Sunday, May 6, 2018

The Handmaid's Tale, Season Two, Episode Two: Unwomen

It's certain now, whenever Emily appears in The Handmaid's Tale, the episode is going to be gut wrenching. From the moment I saw her blue eyes, I tried to prepare myself but how could anyone prepare themselves for this?

Let's begin with June, who while always important, was overshadowed this episode by Emily, the bringer of doom. This time June is dropped off at the former Boston Globe building.  It makes sense that an authoritarian government would shut down the free press because an informed public would be counter to their overall goals but that doesn't mean that it was any less shocking. June walks through the building noticing remnants of a former life: mugs, a single woman's high heel shoe, art work done by children.  The headline of what I assume to be the last printed paper reads “The Aftermath … America’s Bloodiest Day”. It is, I assume, the only printed record of the coup which resulted from seizing the capitol and the white house. 

What makes June truly lose it is not the remnants but evidence of a clear massacre in the Boston Globe building. June finds a wall littered with bullet holes and covered in blood.  Suddenly, it all becomes too much and for the first time since the rise of the Gilead, June breaks down completely; it's the break that we all knew was coming.  June can barely process what has happened to herself, let alone others.   

In flashbacks we see June ask her husband to sign a form so that she can get birth control.  It's familiar because it's not that long ago, that a husband's permission was required for women to take control, or listen to sexist lectures from Doctors before being given a diaphragm.  Even though this is clearly a violation of June's rights, its become the new normal and June is quick to move on. The light begins to dawn for June when she is informed that Hannah was taken to the hospital because of a fever.  June is questioned about Hannah's fever, called by her husbands name, despite correcting the social worker twice and basically shamed for daring to work and be a mother at the same time. The social worker even threatens to take Hannah away.  Now the rules aren't just an inconvenience to her life, they are threatening her life.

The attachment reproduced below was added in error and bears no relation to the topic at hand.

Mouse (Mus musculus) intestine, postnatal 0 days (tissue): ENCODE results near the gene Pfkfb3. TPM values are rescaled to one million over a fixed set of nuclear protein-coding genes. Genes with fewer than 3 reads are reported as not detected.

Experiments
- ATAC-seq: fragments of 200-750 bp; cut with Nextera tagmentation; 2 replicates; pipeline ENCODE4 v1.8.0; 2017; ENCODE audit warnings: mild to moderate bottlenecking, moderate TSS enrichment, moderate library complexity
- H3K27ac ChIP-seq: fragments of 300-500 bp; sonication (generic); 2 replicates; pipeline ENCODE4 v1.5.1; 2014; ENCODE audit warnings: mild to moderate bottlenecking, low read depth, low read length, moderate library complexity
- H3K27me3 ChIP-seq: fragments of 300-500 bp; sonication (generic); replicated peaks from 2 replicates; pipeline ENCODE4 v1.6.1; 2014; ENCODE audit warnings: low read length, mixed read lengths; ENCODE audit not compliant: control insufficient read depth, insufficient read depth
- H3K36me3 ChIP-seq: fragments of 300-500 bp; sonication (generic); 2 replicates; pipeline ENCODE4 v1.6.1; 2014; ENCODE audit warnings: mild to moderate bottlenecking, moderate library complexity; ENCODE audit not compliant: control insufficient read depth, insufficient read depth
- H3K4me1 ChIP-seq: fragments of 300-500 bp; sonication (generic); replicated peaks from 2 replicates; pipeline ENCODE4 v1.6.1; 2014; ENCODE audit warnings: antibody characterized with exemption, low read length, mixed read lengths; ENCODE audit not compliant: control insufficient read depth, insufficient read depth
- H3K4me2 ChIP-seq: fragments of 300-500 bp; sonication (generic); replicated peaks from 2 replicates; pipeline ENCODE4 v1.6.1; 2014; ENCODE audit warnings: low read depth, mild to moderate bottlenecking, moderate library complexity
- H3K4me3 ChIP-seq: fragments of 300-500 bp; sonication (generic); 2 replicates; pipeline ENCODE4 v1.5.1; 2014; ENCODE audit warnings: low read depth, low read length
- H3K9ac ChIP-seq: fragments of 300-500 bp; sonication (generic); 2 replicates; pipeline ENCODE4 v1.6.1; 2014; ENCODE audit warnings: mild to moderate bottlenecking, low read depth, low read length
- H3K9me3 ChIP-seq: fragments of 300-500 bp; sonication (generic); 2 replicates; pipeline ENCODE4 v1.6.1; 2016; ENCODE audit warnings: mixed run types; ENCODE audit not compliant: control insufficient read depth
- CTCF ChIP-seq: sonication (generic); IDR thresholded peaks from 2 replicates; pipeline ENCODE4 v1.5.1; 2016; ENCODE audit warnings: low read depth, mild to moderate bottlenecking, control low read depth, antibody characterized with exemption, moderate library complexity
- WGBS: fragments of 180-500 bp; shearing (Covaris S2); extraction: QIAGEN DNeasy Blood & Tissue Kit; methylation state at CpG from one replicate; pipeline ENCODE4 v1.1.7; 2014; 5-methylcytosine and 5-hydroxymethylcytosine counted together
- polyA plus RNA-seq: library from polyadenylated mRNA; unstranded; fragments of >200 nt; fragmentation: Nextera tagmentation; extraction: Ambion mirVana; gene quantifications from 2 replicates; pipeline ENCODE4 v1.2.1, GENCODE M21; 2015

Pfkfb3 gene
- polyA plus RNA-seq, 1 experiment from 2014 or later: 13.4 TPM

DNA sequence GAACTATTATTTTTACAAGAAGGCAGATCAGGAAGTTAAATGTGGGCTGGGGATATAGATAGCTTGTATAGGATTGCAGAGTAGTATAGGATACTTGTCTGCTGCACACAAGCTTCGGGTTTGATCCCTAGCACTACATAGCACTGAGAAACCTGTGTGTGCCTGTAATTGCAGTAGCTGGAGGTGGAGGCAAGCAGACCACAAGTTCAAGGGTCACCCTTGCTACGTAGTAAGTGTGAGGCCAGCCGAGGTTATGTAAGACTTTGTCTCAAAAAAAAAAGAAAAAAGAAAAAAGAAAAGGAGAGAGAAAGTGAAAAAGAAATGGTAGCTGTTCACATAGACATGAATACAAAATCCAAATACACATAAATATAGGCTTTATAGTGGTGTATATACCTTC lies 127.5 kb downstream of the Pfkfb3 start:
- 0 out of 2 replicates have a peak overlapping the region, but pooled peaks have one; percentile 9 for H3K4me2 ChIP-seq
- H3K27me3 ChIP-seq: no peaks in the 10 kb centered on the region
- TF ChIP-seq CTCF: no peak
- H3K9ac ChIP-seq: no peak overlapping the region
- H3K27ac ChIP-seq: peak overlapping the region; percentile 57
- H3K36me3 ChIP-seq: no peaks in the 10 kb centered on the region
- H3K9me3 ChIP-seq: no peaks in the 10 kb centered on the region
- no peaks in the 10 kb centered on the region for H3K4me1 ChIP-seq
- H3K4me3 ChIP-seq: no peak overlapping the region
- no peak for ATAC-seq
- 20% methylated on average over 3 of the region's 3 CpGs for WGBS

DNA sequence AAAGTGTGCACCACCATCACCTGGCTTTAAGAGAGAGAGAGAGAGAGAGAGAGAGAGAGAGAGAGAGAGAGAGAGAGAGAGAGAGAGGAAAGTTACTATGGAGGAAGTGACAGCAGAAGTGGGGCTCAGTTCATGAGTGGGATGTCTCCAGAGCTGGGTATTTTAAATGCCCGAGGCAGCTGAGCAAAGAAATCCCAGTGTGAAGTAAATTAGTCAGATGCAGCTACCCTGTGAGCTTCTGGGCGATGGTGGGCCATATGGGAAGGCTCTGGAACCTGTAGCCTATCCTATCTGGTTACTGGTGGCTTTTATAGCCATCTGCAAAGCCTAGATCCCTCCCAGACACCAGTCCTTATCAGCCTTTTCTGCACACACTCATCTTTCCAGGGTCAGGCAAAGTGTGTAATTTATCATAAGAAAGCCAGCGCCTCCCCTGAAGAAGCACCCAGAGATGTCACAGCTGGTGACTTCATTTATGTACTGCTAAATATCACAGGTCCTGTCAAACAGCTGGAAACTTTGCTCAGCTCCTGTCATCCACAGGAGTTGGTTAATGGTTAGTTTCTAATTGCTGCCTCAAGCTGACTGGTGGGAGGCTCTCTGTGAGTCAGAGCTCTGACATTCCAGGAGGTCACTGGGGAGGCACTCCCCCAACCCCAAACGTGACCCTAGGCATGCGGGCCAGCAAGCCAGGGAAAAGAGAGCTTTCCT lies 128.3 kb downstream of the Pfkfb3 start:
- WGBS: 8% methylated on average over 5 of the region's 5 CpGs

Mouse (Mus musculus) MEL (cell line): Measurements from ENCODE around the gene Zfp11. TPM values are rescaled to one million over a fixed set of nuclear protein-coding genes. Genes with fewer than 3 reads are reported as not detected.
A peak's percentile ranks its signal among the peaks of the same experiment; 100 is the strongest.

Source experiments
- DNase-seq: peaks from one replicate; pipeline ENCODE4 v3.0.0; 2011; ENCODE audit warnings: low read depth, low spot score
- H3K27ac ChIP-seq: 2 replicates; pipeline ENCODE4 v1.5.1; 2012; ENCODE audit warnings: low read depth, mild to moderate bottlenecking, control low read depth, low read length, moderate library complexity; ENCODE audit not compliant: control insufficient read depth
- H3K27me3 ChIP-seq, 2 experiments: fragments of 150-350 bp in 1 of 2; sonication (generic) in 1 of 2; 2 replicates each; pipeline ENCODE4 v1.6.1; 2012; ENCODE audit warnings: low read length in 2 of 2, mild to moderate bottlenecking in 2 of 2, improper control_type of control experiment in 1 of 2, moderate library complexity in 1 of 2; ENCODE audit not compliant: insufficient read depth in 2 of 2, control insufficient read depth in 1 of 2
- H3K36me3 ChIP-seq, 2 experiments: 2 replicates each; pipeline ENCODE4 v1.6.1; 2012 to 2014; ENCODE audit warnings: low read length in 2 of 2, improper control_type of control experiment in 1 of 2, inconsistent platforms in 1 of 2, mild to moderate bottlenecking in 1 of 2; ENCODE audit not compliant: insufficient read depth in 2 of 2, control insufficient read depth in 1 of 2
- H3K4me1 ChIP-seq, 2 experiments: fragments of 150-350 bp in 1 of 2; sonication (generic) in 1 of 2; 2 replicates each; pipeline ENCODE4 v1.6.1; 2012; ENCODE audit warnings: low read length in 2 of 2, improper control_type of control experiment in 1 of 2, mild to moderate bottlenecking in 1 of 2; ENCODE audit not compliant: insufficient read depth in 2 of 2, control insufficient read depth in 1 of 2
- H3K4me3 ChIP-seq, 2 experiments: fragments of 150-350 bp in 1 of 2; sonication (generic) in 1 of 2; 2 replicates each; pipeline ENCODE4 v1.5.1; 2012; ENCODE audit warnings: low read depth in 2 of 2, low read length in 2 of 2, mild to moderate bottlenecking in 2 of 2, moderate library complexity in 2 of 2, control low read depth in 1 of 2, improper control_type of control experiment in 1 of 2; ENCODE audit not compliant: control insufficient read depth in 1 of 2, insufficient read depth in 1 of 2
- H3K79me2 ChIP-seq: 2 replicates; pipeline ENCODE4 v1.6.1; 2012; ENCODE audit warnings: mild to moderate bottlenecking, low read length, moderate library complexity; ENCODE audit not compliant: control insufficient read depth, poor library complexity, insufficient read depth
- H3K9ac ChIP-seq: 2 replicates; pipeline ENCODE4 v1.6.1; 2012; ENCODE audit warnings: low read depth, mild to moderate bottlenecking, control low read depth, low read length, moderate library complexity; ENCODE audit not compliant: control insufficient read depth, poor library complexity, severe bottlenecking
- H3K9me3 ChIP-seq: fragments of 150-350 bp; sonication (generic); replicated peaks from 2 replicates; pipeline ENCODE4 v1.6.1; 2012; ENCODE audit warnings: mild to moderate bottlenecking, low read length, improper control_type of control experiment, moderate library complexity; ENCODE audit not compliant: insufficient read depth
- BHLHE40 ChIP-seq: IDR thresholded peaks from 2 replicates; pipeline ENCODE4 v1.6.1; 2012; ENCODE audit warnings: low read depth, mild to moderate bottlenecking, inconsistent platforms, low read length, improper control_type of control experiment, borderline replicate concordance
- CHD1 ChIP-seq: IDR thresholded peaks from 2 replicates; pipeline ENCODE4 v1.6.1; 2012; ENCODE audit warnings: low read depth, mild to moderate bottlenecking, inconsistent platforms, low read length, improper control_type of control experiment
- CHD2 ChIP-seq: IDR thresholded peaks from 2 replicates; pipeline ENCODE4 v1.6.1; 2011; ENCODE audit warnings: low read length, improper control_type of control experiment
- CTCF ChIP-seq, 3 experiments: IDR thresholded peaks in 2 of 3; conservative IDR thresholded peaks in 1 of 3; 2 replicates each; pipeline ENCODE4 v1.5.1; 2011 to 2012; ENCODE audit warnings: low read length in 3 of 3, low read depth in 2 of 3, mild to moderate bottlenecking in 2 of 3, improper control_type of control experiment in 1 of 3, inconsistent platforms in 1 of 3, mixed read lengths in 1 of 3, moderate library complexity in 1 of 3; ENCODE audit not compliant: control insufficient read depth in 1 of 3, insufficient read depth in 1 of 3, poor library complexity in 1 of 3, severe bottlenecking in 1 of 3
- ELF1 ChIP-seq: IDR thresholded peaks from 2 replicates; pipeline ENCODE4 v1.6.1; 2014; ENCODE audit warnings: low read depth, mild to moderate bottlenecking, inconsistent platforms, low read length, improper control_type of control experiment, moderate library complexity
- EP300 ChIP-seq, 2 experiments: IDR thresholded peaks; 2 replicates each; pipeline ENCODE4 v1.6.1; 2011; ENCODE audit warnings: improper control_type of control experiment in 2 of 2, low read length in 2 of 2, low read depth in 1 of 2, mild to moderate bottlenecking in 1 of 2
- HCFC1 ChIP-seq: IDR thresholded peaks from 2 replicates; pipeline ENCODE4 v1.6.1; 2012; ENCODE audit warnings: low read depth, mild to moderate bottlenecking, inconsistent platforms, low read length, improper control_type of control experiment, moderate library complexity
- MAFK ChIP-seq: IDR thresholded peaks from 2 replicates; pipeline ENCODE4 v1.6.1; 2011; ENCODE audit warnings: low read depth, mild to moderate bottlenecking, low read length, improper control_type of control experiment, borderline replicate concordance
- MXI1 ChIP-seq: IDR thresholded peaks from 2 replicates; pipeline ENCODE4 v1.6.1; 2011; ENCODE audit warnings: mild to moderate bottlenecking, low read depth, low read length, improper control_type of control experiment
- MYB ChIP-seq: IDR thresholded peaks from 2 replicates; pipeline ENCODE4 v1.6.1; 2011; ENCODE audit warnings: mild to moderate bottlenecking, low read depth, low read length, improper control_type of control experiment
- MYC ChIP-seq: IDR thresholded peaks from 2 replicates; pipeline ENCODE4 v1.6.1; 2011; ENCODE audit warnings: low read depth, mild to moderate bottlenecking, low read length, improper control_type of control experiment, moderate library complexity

In the present, when Nick finally arrives, June is not impressed to learn that they aren't going to get Hannnah and flee to Canada.  Junes demands the keys and gets in Nick's truck but when she turns the engine over, she realises the futility of simply attempting to drive away.  June and Nick engage in a marathon sex session and when Nick begs relief claiming exhaustion, June simply responds, "try".  At this point, the sex isn't about mutual pleasure and is about June taking control over her body and fighting back against Gilead. Sex provides the relief that June needs and when we see her next, she is creating an altar to those who were slaughtered at the Globe, even saying a prayer of her design, thereby reclaiming even God from those who have oppressed her.

Juxtaposed to June's story is that of Emily.  When we last saw Emily she was running people over with a stolen car after having had her clitoris removed against her will and watching as her lover was murdered.  Emily has been declared an 'unwoman' and has been sentenced to life in the colonies. It's a grueling existence that is only ended by death. Everything about the lives of the women sentenced there is contaminated - even the water they are given to wash with is filled with E Coli.  June does her best to minister to her fellow 'unwomen', trading supplies for bandages, and Tylenol. It's a desolate existence because these former handmaidens are just 'unwomen', they're clearly no longer deemed human. 

In a previous life, Emily taught biology at a university.  Gilead first becomes personal for Emily when she is informed that she won't be teaching next semester because of concerns after a student saw a picture of her family on her phone. Dan, the Dean, tries to assure Emily that they are just being cautious because of their new reality but Emily is determined not to be driven into the closet. Dan points out that he took all of the pictures of his husband out of his office, resulting in being labelled a collaborator by his partner. Dan explains that he thought that he was part of the last generation to have this kind of struggle and had always viewed LGBTQ people of Emily's generation as having an easy life.  Sadly, Dan welcomes Emily to the struggle. Emily and Dan commiserate over not knowing whether they should fight or flee.  Emily learns that she should flee when Dan is discovered strung up outside the university building with the word "f@ggot" spray painted on the ground at his feet.